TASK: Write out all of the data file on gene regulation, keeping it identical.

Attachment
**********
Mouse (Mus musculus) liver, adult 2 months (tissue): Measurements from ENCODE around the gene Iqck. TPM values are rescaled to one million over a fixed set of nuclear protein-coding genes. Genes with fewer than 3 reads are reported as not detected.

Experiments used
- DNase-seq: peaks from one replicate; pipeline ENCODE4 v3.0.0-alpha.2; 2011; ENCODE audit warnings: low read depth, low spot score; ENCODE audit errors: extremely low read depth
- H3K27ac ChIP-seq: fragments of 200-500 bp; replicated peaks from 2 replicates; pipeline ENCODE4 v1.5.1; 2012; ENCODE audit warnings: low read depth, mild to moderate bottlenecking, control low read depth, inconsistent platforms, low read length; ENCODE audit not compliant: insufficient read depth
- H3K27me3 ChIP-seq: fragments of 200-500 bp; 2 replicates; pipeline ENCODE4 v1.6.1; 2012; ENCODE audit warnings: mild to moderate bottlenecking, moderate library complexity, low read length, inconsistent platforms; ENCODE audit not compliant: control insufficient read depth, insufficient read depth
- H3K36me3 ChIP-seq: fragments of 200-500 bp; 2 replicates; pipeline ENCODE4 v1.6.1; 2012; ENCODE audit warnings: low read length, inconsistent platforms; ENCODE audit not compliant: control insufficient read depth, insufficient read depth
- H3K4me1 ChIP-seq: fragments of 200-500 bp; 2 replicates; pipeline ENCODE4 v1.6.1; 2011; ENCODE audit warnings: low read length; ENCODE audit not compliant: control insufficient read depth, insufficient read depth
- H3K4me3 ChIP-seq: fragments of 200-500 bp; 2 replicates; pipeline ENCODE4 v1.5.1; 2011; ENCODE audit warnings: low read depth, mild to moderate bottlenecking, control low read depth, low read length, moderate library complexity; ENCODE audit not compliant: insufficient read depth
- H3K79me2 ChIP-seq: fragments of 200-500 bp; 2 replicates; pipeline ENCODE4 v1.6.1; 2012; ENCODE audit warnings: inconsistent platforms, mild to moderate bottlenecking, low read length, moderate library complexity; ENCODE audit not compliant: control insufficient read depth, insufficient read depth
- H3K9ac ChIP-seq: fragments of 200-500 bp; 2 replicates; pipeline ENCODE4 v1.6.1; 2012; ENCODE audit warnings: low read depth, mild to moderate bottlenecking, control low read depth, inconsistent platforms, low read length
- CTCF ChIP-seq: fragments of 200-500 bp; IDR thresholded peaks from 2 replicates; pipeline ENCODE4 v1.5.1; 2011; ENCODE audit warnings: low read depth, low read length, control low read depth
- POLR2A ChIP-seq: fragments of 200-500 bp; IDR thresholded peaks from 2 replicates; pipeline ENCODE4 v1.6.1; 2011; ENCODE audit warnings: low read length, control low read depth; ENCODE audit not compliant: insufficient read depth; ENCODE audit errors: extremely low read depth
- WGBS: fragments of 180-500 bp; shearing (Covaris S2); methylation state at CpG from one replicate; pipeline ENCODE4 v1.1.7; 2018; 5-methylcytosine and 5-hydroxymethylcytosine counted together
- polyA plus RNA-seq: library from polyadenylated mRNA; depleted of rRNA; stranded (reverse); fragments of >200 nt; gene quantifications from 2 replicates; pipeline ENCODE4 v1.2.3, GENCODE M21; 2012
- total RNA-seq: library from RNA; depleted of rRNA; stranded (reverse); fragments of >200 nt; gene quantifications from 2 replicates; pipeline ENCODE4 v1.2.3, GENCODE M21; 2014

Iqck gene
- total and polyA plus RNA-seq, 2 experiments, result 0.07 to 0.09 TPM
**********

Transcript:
Mouse (Mus musculus) liver, adult 2 months (tissue): Measurements from ENCODE around the gene Iqck. TPM values are rescaled to one million over a fixed set of nuclear protein-coding genes. Genes with fewer than 3 reads are reported as not detected.

Experiments used
- DNase-seq: peaks from one replicate; pipeline ENCODE4 v3.0.0-alpha.2; 2011; ENCODE audit warnings: low read depth, low spot score; ENCODE audit errors: extremely low read depth
- H3K27ac ChIP-seq: fragments of 200-500 bp; replicated peaks from 2 replicates; pipeline ENCODE4 v1.5.1; 2012; ENCODE audit warnings: low read depth, mild to moderate bottlenecking, control low read depth, inconsistent platforms, low read length; ENCODE audit not compliant: insufficient read depth
- H3K27me3 ChIP-seq: fragments of 200-500 bp; 2 replicates; pipeline ENCODE4 v1.6.1; 2012; ENCODE audit warnings: mild to moderate bottlenecking, moderate library complexity, low read length, inconsistent platforms; ENCODE audit not compliant: control insufficient read depth, insufficient read depth
- H3K36me3 ChIP-seq: fragments of 200-500 bp; 2 replicates; pipeline ENCODE4 v1.6.1; 2012; ENCODE audit warnings: low read length, inconsistent platforms; ENCODE audit not compliant: control insufficient read depth, insufficient read depth
- H3K4me1 ChIP-seq: fragments of 200-500 bp; 2 replicates; pipeline ENCODE4 v1.6.1; 2011; ENCODE audit warnings: low read length; ENCODE audit not compliant: control insufficient read depth, insufficient read depth
- H3K4me3 ChIP-seq: fragments of 200-500 bp; 2 replicates; pipeline ENCODE4 v1.5.1; 2011; ENCODE audit warnings: low read depth, mild to moderate bottlenecking, control low read depth, low read length, moderate library complexity; ENCODE audit not compliant: insufficient read depth
- H3K79me2 ChIP-seq: fragments of 200-500 bp; 2 replicates; pipeline ENCODE4 v1.6.1; 2012; ENCODE audit warnings: inconsistent platforms, mild to moderate bottlenecking, low read length, moderate library complexity; ENCODE audit not compliant: control insufficient read depth, insufficient read depth
- H3K9ac ChIP-seq: fragments of 200-500 bp; 2 replicates; pipeline ENCODE4 v1.6.1; 2012; ENCODE audit warnings: low read depth, mild to moderate bottlenecking, control low read depth, inconsistent platforms, low read length
- CTCF ChIP-seq: fragments of 200-500 bp; IDR thresholded peaks from 2 replicates; pipeline ENCODE4 v1.5.1; 2011; ENCODE audit warnings: low read depth, low read length, control low read depth
- POLR2A ChIP-seq: fragments of 200-500 bp; IDR thresholded peaks from 2 replicates; pipeline ENCODE4 v1.6.1; 2011; ENCODE audit warnings: low read length, control low read depth; ENCODE audit not compliant: insufficient read depth; ENCODE audit errors: extremely low read depth
- WGBS: fragments of 180-500 bp; shearing (Covaris S2); methylation state at CpG from one replicate; pipeline ENCODE4 v1.1.7; 2018; 5-methylcytosine and 5-hydroxymethylcytosine counted together
- polyA plus RNA-seq: library from polyadenylated mRNA; depleted of rRNA; stranded (reverse); fragments of >200 nt; gene quantifications from 2 replicates; pipeline ENCODE4 v1.2.3, GENCODE M21; 2012
- total RNA-seq: library from RNA; depleted of rRNA; stranded (reverse); fragments of >200 nt; gene quantifications from 2 replicates; pipeline ENCODE4 v1.2.3, GENCODE M21; 2014

Iqck gene
- total and polyA plus RNA-seq, 2 experiments, result 0.07 to 0.09 TPM